A parliamentary committee has been warned that a member's bill on lobbyists would put both the openness of committees and the way MPs carry out their work at risk.
The Lobbying Disclosure Bill would set up a register of lobbyists that could be accessed by the public, as well as a code of conduct for the industry. They would have to disclose the date of the meeting, who was present and subjects discussed.
Clerk of the House of Representatives Mary Harris told the Government Administration Committee that the bill inadvertently includes her office and staff in the Parliamentary Service as lobbyists.
She says it is possible that the general public might think they need to be registered to make submissions to Parliament under the proposed disclosure regime.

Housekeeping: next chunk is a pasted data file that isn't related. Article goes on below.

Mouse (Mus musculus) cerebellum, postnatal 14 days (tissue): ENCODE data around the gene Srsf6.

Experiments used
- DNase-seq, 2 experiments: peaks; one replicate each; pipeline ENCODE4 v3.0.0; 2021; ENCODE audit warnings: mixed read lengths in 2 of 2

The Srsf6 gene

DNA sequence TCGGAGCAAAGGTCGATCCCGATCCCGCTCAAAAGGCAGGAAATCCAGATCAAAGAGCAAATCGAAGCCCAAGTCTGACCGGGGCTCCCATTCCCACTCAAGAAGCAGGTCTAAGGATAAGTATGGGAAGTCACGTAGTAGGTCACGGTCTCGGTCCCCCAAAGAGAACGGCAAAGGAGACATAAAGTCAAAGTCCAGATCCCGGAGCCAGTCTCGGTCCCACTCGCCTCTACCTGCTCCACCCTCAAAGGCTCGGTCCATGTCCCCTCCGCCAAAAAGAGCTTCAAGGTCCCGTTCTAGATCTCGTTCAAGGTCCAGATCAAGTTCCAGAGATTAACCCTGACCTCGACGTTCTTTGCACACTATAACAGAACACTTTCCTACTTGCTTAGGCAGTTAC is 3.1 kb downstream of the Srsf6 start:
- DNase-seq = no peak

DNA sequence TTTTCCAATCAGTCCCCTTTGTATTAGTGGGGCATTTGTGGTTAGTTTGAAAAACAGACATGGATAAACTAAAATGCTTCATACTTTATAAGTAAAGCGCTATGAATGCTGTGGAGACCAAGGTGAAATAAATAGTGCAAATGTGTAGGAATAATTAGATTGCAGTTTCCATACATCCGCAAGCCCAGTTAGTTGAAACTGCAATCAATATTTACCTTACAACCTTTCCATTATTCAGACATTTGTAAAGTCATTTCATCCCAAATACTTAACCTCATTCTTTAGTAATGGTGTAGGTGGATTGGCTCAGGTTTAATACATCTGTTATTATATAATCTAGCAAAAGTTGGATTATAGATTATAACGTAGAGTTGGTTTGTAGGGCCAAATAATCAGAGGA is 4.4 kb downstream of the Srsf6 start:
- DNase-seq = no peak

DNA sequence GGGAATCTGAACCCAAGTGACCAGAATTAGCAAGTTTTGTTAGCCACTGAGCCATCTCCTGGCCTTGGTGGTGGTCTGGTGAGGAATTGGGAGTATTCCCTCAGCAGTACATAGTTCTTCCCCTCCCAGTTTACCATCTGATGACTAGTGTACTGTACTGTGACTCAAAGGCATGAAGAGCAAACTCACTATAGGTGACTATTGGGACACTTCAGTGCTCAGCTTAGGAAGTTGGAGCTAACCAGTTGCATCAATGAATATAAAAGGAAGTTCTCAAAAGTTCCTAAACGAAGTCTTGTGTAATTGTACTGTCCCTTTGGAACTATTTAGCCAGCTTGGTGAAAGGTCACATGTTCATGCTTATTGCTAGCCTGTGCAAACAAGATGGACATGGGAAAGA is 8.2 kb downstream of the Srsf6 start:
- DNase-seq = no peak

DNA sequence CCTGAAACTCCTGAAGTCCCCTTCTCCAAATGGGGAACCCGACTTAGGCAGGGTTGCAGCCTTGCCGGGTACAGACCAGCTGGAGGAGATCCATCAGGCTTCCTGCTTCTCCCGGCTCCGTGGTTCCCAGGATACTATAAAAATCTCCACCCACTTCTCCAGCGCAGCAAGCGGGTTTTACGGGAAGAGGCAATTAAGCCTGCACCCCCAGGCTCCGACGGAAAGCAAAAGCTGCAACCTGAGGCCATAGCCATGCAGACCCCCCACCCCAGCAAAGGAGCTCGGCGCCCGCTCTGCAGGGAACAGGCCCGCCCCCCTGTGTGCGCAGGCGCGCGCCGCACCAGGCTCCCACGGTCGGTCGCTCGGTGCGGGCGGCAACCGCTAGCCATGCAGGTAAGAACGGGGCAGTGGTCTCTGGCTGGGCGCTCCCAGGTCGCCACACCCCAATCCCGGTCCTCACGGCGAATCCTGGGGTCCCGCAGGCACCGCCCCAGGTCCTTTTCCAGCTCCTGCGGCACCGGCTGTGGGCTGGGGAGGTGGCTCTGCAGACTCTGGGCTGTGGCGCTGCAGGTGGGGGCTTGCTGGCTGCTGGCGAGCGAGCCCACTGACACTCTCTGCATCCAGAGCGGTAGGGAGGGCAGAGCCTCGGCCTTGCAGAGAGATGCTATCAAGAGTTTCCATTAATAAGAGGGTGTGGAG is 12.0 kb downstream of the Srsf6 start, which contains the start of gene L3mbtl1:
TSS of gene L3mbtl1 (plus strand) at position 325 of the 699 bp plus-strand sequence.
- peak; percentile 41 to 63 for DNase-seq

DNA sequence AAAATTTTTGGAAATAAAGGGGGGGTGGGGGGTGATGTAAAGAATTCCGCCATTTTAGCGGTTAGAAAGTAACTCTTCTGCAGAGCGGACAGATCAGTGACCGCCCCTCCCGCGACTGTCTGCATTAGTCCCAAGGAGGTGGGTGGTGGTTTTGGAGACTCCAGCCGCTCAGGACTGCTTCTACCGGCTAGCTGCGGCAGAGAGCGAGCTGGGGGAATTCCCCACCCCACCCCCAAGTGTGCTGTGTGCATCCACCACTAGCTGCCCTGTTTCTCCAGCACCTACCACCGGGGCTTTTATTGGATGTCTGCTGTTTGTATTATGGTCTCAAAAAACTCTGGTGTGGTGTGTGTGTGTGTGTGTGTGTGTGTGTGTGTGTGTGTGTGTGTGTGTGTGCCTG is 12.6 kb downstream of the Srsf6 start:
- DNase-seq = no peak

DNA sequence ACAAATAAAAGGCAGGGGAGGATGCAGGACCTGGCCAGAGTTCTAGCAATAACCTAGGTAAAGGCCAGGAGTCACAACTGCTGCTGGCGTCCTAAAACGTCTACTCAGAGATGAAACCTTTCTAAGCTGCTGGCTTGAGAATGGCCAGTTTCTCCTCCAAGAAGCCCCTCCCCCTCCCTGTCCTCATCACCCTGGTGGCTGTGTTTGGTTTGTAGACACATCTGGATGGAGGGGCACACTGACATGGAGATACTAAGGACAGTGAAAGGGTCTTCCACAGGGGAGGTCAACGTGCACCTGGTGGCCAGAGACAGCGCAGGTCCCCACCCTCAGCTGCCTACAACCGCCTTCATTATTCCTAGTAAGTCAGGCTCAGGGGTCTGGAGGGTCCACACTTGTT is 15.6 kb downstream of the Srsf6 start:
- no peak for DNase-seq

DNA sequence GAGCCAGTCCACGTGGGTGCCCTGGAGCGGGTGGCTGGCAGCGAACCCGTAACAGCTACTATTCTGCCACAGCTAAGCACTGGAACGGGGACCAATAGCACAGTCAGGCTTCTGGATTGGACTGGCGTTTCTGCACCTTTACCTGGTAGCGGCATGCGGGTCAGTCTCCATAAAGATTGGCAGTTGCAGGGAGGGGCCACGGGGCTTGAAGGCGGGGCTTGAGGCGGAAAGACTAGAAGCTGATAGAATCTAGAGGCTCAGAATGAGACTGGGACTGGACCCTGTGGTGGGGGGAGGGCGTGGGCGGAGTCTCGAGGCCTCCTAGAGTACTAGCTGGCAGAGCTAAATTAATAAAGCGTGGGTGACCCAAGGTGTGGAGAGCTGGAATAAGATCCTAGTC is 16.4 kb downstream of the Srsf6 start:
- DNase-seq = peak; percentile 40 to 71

"One of the great strengths of our system is that openness, where anybody really can have a say. I think the bill could have quite a chilling effect on the way in which Parliament operates."
Deputy Controller and Auditor-General Phillippa Smith said the legislation would extend its role considerably, from that of a public sector watchdog to a regulator of anyone who wanted to engage with MPs or ministers.
Ms Smith says the office would require extra resources, including funding.
The Retirement Villages Association says the bill would be an expensive and unnecessary waste of public money.
Executive director John Collyns says the legislation would capture thousands of groups, organisations and individuals who have some sort of interaction with an MP and would be complicated and costly to administer.